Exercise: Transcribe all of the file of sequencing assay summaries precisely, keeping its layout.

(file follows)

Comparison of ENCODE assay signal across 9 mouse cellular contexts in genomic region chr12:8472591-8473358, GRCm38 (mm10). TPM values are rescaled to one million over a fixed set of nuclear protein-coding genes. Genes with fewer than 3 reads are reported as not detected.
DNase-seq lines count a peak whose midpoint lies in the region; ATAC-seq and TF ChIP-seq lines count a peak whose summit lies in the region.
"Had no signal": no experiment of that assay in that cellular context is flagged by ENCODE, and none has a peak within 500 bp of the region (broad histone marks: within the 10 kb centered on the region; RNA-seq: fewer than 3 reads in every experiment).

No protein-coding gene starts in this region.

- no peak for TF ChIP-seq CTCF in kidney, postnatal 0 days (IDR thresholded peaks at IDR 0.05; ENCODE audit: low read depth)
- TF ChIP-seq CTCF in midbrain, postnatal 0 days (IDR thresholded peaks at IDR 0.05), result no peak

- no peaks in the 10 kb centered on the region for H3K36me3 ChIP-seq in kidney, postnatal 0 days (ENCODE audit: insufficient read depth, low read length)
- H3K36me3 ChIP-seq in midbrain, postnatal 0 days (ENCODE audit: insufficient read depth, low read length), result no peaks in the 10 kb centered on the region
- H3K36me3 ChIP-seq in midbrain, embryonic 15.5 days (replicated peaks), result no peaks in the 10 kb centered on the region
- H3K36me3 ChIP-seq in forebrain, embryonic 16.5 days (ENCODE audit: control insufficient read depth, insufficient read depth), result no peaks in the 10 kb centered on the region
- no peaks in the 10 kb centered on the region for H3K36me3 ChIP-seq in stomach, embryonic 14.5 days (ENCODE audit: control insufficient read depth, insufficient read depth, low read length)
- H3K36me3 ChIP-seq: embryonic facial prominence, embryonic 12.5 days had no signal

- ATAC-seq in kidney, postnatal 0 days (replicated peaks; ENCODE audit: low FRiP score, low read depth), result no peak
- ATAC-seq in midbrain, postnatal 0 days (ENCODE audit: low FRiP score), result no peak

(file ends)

Comparison of ENCODE assay signal across 9 mouse cellular contexts in genomic region chr12:8472591-8473358, GRCm38 (mm10). TPM values are rescaled to one million over a fixed set of nuclear protein-coding genes. Genes with fewer than 3 reads are reported as not detected.
DNase-seq lines count a peak whose midpoint lies in the region; ATAC-seq and TF ChIP-seq lines count a peak whose summit lies in the region.
"Had no signal": no experiment of that assay in that cellular context is flagged by ENCODE, and none has a peak within 500 bp of the region (broad histone marks: within the 10 kb centered on the region; RNA-seq: fewer than 3 reads in every experiment).

No protein-coding gene starts in this region.

- no peak for TF ChIP-seq CTCF in kidney, postnatal 0 days (IDR thresholded peaks at IDR 0.05; ENCODE audit: low read depth)
- TF ChIP-seq CTCF in midbrain, postnatal 0 days (IDR thresholded peaks at IDR 0.05), result no peak

- no peaks in the 10 kb centered on the region for H3K36me3 ChIP-seq in kidney, postnatal 0 days (ENCODE audit: insufficient read depth, low read length)
- H3K36me3 ChIP-seq in midbrain, postnatal 0 days (ENCODE audit: insufficient read depth, low read length), result no peaks in the 10 kb centered on the region
- H3K36me3 ChIP-seq in midbrain, embryonic 15.5 days (replicated peaks), result no peaks in the 10 kb centered on the region
- H3K36me3 ChIP-seq in forebrain, embryonic 16.5 days (ENCODE audit: control insufficient read depth, insufficient read depth), result no peaks in the 10 kb centered on the region
- no peaks in the 10 kb centered on the region for H3K36me3 ChIP-seq in stomach, embryonic 14.5 days (ENCODE audit: control insufficient read depth, insufficient read depth, low read length)
- H3K36me3 ChIP-seq: embryonic facial prominence, embryonic 12.5 days had no signal

- ATAC-seq in kidney, postnatal 0 days (replicated peaks; ENCODE audit: low FRiP score, low read depth), result no peak
- ATAC-seq in midbrain, postnatal 0 days (ENCODE audit: low FRiP score), result no peak